CAMPAIGN DIRECT: PROFILE DANIEL MOREL - Flying the flag for the Sales Machine/Euro RSCG’s Daniel Morel is quick to battle for the honour of direct marketing. Ashley Davies reports

Direct marketing folk get a nice, warm feeling when hot shots from the world of above-the-line advertising join their ranks. Daniel Morel is one of those converts, and is the man carrying the flag proclaiming that all of Euro RSCG’s below-the-line operations are part of one giant and beautiful nation that is the Sales Machine.

Direct marketing folk get a nice, warm feeling when hot shots from

the world of above-the-line advertising join their ranks. Daniel Morel

is one of those converts, and is the man carrying the flag proclaiming

that all of Euro RSCG’s below-the-line operations are part of one giant

and beautiful nation that is the Sales Machine.



And boy, does he look down on people who look down on direct

marketing.



’This is the greatest snobbery,’ he says. ’Well-trained and talented

advertising people have the greatest respect for these sales techniques.

Only those who embrace the advertising profession more as lifestyle than

a business would look down on direct marketing. It’s more complex than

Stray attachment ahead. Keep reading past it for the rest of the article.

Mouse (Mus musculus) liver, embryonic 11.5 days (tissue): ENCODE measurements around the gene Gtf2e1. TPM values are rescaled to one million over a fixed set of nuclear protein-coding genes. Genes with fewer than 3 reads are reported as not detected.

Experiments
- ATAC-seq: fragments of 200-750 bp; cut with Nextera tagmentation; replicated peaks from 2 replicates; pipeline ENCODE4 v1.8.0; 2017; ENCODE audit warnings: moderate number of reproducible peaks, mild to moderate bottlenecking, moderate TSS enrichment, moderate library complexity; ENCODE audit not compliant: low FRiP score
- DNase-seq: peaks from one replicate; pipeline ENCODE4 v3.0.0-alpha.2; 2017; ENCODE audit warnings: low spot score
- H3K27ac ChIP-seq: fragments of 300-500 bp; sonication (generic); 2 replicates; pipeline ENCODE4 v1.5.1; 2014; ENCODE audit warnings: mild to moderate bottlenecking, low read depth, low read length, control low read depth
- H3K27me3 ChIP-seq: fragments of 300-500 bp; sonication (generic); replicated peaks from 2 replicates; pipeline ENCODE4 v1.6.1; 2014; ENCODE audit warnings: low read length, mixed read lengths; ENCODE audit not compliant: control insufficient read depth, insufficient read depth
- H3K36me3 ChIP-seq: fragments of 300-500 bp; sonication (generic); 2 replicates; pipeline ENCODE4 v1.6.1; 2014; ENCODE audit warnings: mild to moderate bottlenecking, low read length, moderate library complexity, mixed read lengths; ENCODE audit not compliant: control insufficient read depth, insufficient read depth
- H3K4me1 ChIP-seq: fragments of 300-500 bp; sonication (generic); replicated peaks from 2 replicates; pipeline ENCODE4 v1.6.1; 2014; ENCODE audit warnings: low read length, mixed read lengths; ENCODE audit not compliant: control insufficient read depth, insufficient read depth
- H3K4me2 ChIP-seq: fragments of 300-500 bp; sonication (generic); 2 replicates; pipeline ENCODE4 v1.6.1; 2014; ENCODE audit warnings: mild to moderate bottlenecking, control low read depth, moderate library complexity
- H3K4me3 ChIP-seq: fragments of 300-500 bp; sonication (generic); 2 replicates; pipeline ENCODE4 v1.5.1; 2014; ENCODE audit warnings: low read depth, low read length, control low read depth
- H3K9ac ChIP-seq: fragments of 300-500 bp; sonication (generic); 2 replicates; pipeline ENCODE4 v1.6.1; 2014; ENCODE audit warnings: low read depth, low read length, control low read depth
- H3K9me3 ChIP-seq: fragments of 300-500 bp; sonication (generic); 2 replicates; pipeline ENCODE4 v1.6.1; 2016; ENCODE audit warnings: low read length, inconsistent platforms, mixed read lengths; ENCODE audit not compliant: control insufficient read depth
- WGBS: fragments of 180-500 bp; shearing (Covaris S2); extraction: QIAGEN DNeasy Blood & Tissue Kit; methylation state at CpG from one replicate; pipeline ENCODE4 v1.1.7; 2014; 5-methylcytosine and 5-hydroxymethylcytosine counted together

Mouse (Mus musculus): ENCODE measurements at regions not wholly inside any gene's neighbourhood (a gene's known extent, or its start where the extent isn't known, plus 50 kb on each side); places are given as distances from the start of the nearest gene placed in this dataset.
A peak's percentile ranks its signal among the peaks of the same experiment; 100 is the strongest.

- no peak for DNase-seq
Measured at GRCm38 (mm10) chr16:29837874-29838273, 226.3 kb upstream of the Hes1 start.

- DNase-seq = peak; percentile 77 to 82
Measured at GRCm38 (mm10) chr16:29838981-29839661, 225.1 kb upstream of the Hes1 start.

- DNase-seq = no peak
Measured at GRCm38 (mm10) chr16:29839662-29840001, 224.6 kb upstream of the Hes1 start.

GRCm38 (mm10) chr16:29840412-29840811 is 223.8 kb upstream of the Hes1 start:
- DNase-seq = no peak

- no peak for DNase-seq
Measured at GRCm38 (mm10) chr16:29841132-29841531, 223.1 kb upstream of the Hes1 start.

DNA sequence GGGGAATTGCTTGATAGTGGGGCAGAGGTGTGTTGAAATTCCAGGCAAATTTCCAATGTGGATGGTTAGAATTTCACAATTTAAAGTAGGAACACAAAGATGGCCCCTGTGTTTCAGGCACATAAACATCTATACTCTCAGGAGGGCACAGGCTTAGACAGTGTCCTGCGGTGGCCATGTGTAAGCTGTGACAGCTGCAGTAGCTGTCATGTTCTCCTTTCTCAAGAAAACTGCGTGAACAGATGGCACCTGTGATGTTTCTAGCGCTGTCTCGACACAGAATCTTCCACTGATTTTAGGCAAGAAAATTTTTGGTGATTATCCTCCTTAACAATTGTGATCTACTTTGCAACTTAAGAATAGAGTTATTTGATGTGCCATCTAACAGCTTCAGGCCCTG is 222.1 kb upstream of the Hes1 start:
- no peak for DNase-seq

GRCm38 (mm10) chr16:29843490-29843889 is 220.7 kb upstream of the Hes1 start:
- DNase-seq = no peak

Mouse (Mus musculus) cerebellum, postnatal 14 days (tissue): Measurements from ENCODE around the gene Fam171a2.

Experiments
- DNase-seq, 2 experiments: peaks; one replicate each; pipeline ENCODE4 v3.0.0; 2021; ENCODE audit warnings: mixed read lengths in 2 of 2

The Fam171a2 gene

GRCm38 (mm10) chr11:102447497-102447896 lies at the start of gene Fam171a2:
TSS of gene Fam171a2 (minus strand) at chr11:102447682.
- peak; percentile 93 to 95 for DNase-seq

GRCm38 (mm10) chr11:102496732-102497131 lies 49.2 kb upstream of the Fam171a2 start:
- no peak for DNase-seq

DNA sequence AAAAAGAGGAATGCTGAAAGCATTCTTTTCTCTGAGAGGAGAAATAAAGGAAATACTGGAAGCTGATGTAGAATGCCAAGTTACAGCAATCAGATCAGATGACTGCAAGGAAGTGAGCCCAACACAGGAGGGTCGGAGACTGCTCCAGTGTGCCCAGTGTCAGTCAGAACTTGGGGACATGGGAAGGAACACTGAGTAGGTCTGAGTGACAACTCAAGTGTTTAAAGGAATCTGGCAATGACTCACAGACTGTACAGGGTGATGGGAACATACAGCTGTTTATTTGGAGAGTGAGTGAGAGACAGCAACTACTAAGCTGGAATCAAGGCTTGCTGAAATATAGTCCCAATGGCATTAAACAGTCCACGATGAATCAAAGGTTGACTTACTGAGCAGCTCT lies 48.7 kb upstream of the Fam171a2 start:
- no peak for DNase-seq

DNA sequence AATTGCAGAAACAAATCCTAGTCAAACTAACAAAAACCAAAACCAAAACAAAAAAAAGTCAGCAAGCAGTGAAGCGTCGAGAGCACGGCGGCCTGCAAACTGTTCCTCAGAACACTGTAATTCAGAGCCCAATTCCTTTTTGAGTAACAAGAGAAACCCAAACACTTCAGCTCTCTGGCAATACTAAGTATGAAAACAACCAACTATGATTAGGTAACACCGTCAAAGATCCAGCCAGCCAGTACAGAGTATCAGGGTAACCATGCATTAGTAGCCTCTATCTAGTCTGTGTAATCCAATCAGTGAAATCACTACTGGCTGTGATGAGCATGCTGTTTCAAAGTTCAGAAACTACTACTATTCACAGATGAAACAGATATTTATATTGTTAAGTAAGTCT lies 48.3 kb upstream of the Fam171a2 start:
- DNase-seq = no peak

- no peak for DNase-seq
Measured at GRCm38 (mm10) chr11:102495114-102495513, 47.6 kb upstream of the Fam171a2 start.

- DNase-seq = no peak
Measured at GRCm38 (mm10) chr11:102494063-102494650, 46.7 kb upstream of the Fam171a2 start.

advertising, more accountable and is controlled by results.’



Carrying that Sales Machine banner means making sure every one of the

network’s 100 offices - covering everything from sales promotion, event

and database marketing to sales force motivation and crisis management -

feel they are singing from the same hymn sheet. It’s about sharing

resources and skills, having a common philosophy and, of course, growing

business.



But more of that later.



It all started just over three years ago in France, when four of Euro

RSCG’s below-the-line units got together for financial reasons. Soon

afterwards, Spain, the Netherlands and Portugal joined in. Now every one

of the network’s offices has been stamped with the Sales Machine brand.

(The UK is prevented from joining in on the name front because the Sales

Machine trademark already exists here.) Despite that omission, it’s

still 2,200 people speaking 24 languages in 70 agencies in 42 countries,